International Journal of Legal Medicine

, Volume 122, Issue 4, pp 327–331

Postmortem “delivery” in a pregnant fire victim

  • Benedikt Vennemann
  • Michael Bohnert
  • Stefan Pollak
  • Markus Große Perdekamp
Case Report

Abstract

A 23-year-old woman traveling in the front passenger seat of a car was killed in a traffic accident involving two rear-end collisions. After the second rear-end collision, the car caught fire. While the driver could be rescued, the pregnant passenger remained inside the car. After the fire had been extinguished, a charred body was found in a pugilistic attitude with an exposed abdominal cavity and a ruptured anterior wall of the gravid uterus. Between the woman’s legs, an almost unburned fetus was found with body measurements corresponding to a gestational age of 28 weeks. The placenta had remained inside the uterine cavity and was still connected with the fetus via the umbilical cord. In conclusion, the rupture of the pregnant uterus with expulsion of the fetus had to be considered a secondary event due to the initial heating and subsequent shrinking of the uterine wall.

Keywords

Rear-end collision Car fire Charred body Uterus rupture Heat Postmortem “delivery” 

References

  1. 1.
    Behera C, Rantji R, Dogra TD (2007) Full term normal delivery following suicidal hanging. Forensic Sci Int 169:e1–e2PubMedCrossRefGoogle Scholar
  2. 2.
    Bohnert M (2004) Morphological findings in burned bodies. In: Tsokos M (ed) Forensic pathology reviews. vol. 1. Humana, Totowa, NJ, pp 3–27Google Scholar
  3. 3.
    Bohnert M, Rost T, Faller-Marquardt M, Ropohl D, Pollak S (1997) Fractures of the base of the skull in charred bodies—post-mortem heat injuries or signs of mechanical traumatisation? Forensic Sci Int 87:55–62PubMedCrossRefGoogle Scholar
  4. 4.
    Bohnert M, Rost T, Pollak S (1998) The degree of destruction of human bodies in relation to the duration of the fire. Forensic Sci Int 95:11–21PubMedCrossRefGoogle Scholar
  5. 5.
    Bohnert M, Schmidt U, Große Perdekamp M, Pollak S (2001) Extent of burn lesions—an analysis of 68 burned cadavers. Arch Kriminol 207:104–113PubMedGoogle Scholar
  6. 6.
    Bohnert M, Werner CR, Pollak S (2003) Problems associated with the diagnosis of vitality in burned bodies. Forensic Sci Int 135:197–205PubMedCrossRefGoogle Scholar
  7. 7.
    Brinkmann B, Püschel K (1978) Heat injuries to the respiratory system. Virchows Arch A Pathol Anat Histopathol 379:299–311CrossRefGoogle Scholar
  8. 8.
    Jungmichel G, Musick N (1941) Über Sarggeburt. Dtsch Z Gesamte Gerichtl Med 34:236–256CrossRefGoogle Scholar
  9. 9.
    Madea B (1992) Duration of the fire and degree of charring of a burned cadaver. Arch Kriminol 189:39–47PubMedGoogle Scholar
  10. 10.
    Madea B, Schmidt P (2000) Vital–supravital–postmortem findings after burning. In: Oehmichen M (ed) Research in legal medicine. vol. 21. Schmidt-Römhild, Lübeck, pp 305–340Google Scholar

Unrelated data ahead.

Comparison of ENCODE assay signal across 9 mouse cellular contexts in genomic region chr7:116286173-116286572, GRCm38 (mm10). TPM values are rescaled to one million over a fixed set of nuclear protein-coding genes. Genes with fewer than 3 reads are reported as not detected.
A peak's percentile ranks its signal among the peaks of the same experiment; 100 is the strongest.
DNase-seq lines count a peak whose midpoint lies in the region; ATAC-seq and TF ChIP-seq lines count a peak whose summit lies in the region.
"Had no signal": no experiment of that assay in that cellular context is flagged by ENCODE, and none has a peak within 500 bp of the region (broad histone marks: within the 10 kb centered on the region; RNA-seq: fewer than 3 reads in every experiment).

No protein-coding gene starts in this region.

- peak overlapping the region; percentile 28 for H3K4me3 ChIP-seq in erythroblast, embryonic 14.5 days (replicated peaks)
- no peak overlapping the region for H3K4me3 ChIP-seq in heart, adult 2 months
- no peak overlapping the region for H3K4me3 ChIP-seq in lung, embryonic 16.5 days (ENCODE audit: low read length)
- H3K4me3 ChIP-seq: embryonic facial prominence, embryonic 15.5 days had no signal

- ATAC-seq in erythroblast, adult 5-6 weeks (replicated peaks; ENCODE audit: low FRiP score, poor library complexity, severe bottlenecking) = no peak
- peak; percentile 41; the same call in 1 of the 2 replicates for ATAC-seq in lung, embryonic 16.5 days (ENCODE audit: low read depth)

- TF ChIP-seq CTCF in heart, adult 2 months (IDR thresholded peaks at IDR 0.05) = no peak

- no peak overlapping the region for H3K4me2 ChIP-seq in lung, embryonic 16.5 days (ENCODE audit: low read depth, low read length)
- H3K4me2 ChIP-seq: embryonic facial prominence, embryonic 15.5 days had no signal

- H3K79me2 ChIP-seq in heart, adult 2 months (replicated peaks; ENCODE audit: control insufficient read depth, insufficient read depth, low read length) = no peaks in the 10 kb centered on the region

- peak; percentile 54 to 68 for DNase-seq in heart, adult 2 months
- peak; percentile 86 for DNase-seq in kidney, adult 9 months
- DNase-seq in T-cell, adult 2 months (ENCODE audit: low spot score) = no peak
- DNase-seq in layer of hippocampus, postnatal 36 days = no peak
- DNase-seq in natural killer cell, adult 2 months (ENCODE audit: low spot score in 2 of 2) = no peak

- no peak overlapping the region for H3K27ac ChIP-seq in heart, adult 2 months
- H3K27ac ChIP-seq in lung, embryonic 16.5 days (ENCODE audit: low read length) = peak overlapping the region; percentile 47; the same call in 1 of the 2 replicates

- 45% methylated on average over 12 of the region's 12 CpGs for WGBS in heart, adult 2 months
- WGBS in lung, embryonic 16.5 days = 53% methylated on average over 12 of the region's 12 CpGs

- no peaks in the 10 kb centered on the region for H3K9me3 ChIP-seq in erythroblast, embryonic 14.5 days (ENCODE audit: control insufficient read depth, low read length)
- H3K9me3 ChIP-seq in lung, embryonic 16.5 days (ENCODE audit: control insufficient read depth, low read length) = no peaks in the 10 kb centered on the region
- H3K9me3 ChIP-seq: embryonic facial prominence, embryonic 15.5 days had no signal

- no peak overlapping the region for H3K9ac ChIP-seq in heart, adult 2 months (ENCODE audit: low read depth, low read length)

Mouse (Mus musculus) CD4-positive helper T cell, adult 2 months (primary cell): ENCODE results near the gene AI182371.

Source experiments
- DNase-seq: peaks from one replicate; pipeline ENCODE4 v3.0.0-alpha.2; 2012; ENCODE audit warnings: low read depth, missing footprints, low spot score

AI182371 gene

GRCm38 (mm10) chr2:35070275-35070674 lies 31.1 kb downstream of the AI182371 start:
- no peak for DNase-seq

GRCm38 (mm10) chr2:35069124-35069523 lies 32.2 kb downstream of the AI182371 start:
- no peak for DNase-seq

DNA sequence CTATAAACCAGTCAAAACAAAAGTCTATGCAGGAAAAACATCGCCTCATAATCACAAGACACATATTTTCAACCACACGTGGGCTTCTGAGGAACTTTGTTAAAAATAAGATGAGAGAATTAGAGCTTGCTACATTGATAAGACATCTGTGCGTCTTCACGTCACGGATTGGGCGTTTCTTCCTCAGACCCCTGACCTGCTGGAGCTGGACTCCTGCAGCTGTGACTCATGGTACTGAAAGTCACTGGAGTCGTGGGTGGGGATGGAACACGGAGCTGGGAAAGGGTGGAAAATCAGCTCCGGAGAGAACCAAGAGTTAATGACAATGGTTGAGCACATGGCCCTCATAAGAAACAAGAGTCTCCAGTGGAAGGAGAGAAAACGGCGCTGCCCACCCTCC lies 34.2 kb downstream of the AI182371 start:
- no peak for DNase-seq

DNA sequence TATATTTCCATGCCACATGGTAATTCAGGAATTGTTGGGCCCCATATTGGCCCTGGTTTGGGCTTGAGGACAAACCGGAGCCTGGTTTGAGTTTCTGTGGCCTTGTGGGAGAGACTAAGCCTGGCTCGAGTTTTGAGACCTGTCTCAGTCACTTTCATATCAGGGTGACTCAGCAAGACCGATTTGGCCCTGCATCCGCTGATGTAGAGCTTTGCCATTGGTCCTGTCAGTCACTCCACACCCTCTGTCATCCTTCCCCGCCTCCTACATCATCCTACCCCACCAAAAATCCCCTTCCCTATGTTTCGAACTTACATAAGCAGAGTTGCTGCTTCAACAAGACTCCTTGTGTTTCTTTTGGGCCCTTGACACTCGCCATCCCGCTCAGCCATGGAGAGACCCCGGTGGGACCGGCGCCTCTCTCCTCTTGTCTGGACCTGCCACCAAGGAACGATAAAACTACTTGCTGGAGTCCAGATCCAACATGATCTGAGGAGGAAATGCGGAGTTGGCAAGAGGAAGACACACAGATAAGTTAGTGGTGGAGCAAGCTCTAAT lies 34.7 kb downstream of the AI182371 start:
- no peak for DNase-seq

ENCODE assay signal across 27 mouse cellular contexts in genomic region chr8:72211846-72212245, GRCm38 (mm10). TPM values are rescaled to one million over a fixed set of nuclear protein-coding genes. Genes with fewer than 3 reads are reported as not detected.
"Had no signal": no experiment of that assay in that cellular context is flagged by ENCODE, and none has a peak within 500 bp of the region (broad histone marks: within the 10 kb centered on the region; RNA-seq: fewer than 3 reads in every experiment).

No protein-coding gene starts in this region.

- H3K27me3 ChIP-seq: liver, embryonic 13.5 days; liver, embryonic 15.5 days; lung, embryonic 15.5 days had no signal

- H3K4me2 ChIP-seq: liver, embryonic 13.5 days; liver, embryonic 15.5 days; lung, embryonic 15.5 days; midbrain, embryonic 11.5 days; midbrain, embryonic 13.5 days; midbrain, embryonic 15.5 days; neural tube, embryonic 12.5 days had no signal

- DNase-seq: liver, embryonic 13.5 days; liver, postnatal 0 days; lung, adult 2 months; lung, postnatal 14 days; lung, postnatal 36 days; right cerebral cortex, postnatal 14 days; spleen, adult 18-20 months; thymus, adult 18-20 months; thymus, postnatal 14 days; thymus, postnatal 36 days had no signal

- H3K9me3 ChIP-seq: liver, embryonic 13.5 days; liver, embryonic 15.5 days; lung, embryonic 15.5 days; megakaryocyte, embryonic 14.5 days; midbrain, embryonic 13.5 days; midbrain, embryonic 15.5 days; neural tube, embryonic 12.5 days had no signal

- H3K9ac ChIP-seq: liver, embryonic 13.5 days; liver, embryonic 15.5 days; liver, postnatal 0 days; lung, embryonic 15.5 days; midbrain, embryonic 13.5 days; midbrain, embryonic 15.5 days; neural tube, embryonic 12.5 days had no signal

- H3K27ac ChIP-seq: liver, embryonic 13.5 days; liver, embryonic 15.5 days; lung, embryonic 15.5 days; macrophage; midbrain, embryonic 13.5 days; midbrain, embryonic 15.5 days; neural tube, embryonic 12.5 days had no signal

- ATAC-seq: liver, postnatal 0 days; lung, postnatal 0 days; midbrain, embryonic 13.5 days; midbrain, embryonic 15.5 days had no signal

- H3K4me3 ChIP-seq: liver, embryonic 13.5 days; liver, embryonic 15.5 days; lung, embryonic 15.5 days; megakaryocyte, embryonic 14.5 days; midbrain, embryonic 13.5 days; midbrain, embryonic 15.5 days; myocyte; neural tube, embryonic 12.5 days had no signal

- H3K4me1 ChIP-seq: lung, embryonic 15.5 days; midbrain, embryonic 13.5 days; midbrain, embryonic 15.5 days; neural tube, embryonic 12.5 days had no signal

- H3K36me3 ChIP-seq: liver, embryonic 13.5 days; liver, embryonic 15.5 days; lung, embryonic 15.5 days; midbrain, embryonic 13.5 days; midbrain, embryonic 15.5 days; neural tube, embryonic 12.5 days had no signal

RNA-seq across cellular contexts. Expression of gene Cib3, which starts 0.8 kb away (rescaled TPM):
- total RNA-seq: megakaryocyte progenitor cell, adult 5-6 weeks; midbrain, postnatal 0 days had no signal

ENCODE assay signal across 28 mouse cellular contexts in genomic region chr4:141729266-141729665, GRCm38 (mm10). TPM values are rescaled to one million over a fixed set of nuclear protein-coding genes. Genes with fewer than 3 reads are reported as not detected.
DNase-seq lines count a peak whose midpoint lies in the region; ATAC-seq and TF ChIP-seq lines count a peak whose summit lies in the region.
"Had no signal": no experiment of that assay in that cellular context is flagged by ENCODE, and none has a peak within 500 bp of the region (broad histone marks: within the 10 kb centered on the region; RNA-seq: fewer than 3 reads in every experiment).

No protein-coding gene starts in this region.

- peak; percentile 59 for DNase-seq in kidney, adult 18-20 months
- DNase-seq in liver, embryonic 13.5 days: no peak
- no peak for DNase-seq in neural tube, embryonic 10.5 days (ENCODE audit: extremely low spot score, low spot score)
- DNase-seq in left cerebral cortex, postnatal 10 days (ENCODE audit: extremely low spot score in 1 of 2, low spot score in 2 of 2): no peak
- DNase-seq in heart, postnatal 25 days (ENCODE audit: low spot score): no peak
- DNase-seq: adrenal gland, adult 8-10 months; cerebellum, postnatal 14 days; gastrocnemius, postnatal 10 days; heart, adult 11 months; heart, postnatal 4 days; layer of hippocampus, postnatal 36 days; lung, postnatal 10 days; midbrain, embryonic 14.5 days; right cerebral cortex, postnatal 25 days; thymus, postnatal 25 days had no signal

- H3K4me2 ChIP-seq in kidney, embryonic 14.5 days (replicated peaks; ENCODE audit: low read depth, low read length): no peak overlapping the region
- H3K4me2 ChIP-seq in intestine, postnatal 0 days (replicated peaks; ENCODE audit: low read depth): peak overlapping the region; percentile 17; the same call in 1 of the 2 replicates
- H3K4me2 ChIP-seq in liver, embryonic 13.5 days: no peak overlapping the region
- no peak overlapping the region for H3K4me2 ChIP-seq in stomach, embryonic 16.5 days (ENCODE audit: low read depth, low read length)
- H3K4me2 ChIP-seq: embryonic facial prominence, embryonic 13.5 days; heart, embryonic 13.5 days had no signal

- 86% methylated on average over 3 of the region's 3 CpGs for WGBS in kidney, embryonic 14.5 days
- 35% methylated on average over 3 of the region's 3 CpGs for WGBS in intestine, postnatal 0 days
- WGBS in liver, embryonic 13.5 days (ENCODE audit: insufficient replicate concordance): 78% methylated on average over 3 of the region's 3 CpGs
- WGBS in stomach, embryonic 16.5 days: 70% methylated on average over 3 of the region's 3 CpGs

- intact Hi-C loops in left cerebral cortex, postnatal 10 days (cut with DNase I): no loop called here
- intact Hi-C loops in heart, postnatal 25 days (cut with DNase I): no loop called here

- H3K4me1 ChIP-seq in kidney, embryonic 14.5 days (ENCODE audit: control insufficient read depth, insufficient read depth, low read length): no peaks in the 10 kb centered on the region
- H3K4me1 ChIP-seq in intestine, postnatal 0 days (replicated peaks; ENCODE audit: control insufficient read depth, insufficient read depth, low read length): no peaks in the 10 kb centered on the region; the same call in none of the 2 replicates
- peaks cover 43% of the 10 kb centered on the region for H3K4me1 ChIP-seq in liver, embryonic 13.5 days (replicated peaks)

11. 11.
    Maxeiner H (1988) Circumstances and findings in 202 burn deaths. Beitr Gerichtl Med 46:313–325PubMedGoogle Scholar
  12. 12.
    Nadjem H, Ropohl D, Pollak S (2002) Injury pattern in fatally wounded vehicle occupants after rear-end collisions. Arch Kriminol 209:138–146Google Scholar
  13. 13.
    Panning G (1941) Sarggeburt. Dtsch Z Ges Gerichtl Med 34:257–264CrossRefGoogle Scholar
  14. 14.
    Prokop O, Göhler W (1976) Forensische Medizin, 3rd edn. Gustav Fischer, Stuttgart, p 14Google Scholar
  15. 15.
    Puglisi F, Strimpakos N, Papathanasiou M, Kapreli E, Bonelli A, Sgambetterra S, Ferrari R (2007) Cervical spine segmental vertebral motion in healthy volunteers feigning restriction of neck flexion and extension. Int J Legal Med 121:337–340PubMedCrossRefGoogle Scholar
  16. 16.
    Saukko PJ, Knight B (2004) Knight’s forensic pathology, 3rd edn. Arnold, London, p 65Google Scholar
  17. 17.
    Schneider V, Pietrzak T, Klöppel I (1986) Postmortem gastrointestinal ruptures in burn cadavers. Arch Kriminol 177:29–33PubMedGoogle Scholar
  18. 18.
    Schulz F, Püschel K, Tsokos M (2005) Postmortem fetal extrusion in a case of maternal heroin intoxication. Forensic Sci Med Pathol 1:273–276CrossRefGoogle Scholar
  19. 19.
    Stacey S, Kent R (2006) Investigation of an alleged mechanism of finger injury in an automobile crash. Int J Legal Med 120:246–251PubMedCrossRefGoogle Scholar
  20. 20.
    Wirthwein DP, Pless JE (1996) Carboxyhemoglobin levels in a series of automobile fires. Death due to crash or fire? Am J Forensic Med Pathol 17:117–123PubMedCrossRefGoogle Scholar

Copyright information

© Springer-Verlag 2008

Authors and Affiliations

  • Benedikt Vennemann
    • 1
  • Michael Bohnert
    • 1
  • Stefan Pollak
    • 1
  • Markus Große Perdekamp
    • 1
  1. 1.Institute of Legal MedicineUniversity Hospital FreiburgFreiburgGermany

Personalised recommendations